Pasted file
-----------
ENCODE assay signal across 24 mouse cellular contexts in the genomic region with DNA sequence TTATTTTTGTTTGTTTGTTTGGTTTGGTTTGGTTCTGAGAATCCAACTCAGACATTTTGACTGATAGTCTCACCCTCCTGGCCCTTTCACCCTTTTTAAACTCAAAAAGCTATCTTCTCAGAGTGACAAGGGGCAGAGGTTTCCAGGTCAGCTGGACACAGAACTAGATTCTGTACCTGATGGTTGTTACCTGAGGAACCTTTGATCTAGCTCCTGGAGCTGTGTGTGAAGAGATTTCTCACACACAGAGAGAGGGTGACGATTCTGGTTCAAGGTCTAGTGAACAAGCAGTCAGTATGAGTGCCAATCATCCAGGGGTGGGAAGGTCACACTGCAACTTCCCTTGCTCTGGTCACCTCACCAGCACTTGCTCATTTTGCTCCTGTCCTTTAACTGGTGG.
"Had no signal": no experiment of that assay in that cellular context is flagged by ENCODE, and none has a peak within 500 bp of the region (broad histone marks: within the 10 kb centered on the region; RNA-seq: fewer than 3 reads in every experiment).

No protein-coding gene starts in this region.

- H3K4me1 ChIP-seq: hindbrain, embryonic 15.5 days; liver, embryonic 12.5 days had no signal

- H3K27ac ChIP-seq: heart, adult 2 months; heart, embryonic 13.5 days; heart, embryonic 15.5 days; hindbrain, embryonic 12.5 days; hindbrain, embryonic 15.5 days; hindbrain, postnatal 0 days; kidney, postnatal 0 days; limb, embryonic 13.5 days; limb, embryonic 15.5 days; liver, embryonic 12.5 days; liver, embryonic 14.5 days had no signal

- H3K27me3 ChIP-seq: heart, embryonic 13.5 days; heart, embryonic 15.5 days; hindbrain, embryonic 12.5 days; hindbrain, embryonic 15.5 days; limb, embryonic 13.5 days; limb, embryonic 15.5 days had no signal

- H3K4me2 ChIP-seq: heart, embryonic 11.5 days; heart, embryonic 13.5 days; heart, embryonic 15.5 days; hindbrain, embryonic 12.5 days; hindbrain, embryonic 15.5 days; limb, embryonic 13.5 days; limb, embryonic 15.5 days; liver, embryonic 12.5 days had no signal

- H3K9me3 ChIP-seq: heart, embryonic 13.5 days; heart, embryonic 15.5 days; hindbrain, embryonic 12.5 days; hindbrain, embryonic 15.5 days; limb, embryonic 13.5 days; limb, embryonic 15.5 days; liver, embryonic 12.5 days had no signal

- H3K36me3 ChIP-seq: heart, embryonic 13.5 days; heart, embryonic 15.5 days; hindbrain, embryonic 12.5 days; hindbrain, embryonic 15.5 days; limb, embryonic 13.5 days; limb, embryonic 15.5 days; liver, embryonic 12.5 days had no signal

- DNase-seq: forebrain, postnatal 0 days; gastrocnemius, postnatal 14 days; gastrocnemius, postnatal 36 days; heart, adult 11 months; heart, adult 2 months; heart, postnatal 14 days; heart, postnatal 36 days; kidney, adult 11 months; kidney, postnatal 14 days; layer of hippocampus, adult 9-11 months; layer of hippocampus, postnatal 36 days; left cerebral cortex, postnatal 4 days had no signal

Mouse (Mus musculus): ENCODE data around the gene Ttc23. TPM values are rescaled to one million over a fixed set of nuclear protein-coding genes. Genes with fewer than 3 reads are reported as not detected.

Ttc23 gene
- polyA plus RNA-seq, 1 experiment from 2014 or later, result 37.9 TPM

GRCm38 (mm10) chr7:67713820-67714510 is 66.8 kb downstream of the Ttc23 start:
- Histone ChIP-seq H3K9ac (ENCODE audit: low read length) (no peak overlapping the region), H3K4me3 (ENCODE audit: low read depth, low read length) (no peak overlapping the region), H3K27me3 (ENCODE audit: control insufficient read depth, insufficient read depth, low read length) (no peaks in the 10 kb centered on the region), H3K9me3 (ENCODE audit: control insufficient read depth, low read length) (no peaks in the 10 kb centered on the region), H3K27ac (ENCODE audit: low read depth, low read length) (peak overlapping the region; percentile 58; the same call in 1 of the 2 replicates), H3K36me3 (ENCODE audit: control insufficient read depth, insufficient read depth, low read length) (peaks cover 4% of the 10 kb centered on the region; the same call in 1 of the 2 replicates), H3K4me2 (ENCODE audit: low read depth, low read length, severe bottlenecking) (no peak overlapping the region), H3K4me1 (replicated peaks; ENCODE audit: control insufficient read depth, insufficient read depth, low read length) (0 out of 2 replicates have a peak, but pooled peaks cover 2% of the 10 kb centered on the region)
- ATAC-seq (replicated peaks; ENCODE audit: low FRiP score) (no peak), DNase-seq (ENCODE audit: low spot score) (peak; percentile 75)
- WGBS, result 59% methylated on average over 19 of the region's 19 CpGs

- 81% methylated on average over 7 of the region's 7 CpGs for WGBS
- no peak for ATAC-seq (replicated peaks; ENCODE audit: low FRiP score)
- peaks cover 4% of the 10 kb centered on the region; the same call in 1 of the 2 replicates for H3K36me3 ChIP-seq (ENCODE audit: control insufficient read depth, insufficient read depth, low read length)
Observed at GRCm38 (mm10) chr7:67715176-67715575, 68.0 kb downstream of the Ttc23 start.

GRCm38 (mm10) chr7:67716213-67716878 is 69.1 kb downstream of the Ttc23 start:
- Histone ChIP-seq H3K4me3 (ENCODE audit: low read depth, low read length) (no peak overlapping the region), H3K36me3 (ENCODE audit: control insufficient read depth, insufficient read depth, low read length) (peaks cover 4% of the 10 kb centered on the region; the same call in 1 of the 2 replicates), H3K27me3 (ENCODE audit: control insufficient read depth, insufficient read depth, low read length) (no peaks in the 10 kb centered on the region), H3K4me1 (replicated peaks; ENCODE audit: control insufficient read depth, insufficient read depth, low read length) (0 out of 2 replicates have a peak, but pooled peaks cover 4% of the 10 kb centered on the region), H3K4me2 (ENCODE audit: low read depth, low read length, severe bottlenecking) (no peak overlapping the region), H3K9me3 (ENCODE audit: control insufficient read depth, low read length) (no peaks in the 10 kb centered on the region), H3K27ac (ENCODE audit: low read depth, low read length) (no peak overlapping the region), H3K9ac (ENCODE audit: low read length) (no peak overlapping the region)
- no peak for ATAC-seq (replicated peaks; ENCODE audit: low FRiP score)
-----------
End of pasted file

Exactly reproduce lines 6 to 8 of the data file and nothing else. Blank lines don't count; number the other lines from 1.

- H3K27me3 ChIP-seq: heart, embryonic 13.5 days; heart, embryonic 15.5 days; hindbrain, embryonic 12.5 days; hindbrain, embryonic 15.5 days; limb, embryonic 13.5 days; limb, embryonic 15.5 days had no signal

- H3K4me2 ChIP-seq: heart, embryonic 11.5 days; heart, embryonic 13.5 days; heart, embryonic 15.5 days; hindbrain, embryonic 12.5 days; hindbrain, embryonic 15.5 days; limb, embryonic 13.5 days; limb, embryonic 15.5 days; liver, embryonic 12.5 days had no signal

- H3K9me3 ChIP-seq: heart, embryonic 13.5 days; heart, embryonic 15.5 days; hindbrain, embryonic 12.5 days; hindbrain, embryonic 15.5 days; limb, embryonic 13.5 days; limb, embryonic 15.5 days; liver, embryonic 12.5 days had no signal